The police said that one of the problems that hampered the investigation was the reluctance of London Cypriots to give any information. They said that many Cypriot men had visited the City Road police station, which was the headquarters of the search, but said that it had frequently been necessary to question them for up to five hours before getting simple statements from them that cleared them from complicity in the crime. The police noted that many of them pretended to be unable to speak English and had to be questioned with the aid of an interpreter.
It was noted that a dozen paper bank cash bags were found on Tuesday 11 March 1958 at King's Cross in London and they were examined by the police. Detectives said that although the bags bore the names of other banks, they could have been issued by the Westminster Bank branch to cashiers at the factory. They were checked for fingerprints by scientists at Scotland Yard’s forensic laboratory.
On 15 March 1958 it was reported that the police swooped on Euston station, Islington and Holloway and more than 20 Cypriots were questioned, some being taken off of trains that were about to leave Euston station. It was said that the station was crowded with people heading North for the weekend, including Manchester, and that suddenly two car loads of police swung into the station forecourt. The detectives were said to then go through the barriers to where the trains were waiting and then peered through train windows and took names and addresses of Cypriots on board.
It was reported that the police had been told that the three men thought to have been involved in the robbery had split up and were trying to escape through the dragnet encircling London.
It was said that at the same time other detectives carried out a series of raids on cafes, tenement houses and billiards halls.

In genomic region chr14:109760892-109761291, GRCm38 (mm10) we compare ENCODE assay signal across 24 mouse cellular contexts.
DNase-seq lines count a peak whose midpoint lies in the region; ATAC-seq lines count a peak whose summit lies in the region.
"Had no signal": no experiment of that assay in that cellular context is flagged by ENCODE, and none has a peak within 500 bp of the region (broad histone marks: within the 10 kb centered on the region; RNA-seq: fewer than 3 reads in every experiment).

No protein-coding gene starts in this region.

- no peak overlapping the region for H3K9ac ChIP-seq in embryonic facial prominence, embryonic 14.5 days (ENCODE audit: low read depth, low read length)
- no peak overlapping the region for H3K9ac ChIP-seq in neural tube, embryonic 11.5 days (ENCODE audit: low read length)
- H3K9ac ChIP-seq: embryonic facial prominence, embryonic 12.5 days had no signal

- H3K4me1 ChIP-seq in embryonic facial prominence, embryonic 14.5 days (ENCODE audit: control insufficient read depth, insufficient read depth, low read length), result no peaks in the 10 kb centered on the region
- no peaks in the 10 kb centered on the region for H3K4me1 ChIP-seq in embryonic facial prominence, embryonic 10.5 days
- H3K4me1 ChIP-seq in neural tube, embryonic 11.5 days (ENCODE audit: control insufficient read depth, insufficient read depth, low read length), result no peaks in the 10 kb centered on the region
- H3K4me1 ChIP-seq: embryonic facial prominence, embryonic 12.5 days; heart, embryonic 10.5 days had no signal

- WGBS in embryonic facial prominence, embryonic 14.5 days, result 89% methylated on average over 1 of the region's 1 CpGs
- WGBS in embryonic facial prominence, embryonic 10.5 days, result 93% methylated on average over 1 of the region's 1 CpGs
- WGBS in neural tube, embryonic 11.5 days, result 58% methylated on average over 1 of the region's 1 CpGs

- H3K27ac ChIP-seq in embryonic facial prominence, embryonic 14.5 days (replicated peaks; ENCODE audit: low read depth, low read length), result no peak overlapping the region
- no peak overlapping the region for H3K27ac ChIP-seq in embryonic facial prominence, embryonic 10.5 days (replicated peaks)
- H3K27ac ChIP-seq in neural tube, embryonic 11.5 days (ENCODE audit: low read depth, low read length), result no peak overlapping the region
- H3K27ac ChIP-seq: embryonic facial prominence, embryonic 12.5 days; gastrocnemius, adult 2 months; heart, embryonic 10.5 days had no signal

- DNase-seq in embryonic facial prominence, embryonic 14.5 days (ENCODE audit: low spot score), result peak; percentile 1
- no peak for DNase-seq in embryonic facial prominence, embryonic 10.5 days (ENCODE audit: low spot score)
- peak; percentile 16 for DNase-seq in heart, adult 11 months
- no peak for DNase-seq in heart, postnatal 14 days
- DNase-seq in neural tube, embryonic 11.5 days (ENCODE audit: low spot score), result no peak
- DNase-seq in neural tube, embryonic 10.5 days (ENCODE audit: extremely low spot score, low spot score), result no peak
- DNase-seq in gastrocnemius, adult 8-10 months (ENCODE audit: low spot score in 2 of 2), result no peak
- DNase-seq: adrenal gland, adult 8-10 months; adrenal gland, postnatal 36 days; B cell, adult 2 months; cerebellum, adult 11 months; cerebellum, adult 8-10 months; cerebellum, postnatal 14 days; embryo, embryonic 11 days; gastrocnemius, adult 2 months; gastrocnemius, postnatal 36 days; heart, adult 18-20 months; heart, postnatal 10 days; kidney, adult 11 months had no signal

On Tuesday 18 March 1958 the police swooped on a cafe in Soho and took two men to City Road police station for questioning, but nothing more is known about the two men.
The police said that they were keeping a special watch on cafes and clubs frequented by Cypriots as it was thought that the men might try to obtain help from their compatriots.
It was also reported that police in the dockland areas along the River Thames were told to keep a special look out to prevent the men from trying to stow away in any of the ships.
The police said that they thought that the men knew the area well and had probably lived near the factory.
The police also visited lodging houses and boarding houses in the Stepney and Islington areas where they asked landlords and keepers to report whether any of their residents had been missing from their rooms since the day of the robbery.
see National Archives - MEPO 2/9825
see Daily Express Mon 18 Jan 1960 Page 1
see Manchester Evening News - Wednesday 19 March 1958
see Hartlepool Northern Daily Mail - Wednesday 12 March 1958
see Shields Daily News - Saturday 15 March 1958
see Manchester Evening News - Saturday 15 March 1958
see Shields Daily News - Monday 10 March 1958
see Belfast Telegraph - Friday 07 March 1958
see Londonderry Sentinel - Saturday 08 March 1958
see Belfast Telegraph - Saturday 08 March 1958
see Belfast Telegraph - Saturday 15 March 1958